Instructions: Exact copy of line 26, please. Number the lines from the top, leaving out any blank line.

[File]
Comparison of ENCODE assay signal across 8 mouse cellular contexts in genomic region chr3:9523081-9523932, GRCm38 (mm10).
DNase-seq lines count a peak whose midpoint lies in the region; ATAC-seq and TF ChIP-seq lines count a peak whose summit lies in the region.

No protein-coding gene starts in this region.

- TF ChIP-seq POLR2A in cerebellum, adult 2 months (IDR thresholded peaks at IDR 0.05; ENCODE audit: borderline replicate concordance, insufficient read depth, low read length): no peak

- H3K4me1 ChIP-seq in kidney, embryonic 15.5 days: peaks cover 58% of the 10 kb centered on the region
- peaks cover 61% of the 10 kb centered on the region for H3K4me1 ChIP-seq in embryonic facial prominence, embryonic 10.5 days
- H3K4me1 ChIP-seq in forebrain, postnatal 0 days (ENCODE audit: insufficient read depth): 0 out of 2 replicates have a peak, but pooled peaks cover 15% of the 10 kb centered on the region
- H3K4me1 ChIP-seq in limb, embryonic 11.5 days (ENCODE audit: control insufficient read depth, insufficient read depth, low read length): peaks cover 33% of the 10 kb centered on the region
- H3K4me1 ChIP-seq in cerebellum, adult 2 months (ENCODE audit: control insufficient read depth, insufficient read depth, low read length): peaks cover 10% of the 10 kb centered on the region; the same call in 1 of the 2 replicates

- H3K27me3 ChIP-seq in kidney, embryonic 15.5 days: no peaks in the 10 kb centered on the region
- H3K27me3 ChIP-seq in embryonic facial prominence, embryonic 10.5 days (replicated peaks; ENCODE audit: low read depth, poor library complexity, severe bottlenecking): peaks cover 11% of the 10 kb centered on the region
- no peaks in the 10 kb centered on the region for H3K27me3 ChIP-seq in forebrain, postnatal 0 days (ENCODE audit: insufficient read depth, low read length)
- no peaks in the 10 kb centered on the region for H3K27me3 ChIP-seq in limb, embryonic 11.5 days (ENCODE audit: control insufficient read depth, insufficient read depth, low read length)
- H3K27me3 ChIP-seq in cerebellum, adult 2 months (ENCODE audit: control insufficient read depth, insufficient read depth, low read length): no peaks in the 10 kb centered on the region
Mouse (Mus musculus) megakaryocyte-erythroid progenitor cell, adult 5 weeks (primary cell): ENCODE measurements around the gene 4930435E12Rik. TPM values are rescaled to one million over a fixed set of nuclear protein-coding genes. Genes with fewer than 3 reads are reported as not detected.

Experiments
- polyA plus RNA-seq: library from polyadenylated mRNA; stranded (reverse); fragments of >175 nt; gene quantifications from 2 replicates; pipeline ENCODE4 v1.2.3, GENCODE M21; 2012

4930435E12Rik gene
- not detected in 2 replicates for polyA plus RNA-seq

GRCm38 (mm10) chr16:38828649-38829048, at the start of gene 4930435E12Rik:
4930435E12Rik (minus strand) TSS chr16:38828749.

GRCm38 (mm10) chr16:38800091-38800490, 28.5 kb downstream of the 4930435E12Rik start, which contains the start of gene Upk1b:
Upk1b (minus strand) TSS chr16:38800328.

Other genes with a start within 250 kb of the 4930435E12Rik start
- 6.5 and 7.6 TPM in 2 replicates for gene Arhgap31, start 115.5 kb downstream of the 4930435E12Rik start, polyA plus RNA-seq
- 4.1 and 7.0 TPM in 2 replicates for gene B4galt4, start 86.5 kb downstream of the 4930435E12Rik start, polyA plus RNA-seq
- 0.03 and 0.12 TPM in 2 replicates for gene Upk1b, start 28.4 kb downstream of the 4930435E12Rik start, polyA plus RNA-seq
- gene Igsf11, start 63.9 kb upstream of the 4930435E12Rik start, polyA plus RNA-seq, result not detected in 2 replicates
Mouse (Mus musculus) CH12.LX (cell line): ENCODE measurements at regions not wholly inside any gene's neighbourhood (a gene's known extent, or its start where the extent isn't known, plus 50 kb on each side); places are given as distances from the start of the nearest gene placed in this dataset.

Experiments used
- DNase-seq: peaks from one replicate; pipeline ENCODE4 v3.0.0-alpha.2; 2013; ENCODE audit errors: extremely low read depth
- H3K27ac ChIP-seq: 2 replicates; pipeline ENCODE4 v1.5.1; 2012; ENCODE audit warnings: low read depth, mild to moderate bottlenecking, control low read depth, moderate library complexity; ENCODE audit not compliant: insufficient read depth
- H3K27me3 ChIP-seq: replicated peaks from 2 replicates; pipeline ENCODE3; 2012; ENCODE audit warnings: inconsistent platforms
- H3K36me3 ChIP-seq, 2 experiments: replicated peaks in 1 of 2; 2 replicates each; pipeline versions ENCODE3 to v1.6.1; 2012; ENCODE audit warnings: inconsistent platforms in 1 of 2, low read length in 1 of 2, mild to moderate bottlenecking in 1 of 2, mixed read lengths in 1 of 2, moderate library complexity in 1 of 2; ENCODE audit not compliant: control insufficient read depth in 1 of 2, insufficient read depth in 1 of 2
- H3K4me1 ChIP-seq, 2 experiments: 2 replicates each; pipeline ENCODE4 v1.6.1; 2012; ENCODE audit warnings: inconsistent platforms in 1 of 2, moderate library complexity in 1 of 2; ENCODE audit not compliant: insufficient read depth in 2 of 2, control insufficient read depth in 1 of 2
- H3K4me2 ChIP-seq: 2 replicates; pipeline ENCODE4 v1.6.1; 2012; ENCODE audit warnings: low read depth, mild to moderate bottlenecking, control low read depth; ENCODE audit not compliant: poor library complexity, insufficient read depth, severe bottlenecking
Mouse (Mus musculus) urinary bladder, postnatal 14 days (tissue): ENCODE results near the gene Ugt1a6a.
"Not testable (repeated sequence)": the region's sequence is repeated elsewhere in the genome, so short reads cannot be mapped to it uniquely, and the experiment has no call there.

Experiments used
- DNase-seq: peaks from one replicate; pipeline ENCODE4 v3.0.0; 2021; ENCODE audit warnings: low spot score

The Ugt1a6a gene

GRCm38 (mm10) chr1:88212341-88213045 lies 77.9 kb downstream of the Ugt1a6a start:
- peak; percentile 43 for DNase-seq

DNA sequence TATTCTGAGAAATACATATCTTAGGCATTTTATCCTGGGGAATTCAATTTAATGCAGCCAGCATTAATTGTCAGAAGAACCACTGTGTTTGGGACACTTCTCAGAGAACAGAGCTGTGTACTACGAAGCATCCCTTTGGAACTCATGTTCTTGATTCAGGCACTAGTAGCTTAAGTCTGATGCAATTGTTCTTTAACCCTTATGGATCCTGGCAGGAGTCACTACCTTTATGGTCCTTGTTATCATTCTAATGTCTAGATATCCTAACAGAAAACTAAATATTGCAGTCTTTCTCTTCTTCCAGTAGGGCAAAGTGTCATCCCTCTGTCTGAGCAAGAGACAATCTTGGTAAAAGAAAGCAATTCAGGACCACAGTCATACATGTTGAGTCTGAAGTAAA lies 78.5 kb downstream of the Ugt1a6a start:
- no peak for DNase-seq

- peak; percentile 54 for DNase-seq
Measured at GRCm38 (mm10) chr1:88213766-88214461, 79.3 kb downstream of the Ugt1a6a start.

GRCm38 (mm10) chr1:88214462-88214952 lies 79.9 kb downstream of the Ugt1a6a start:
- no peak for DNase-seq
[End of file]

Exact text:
- 4.1 and 7.0 TPM in 2 replicates for gene B4galt4, start 86.5 kb downstream of the 4930435E12Rik start, polyA plus RNA-seq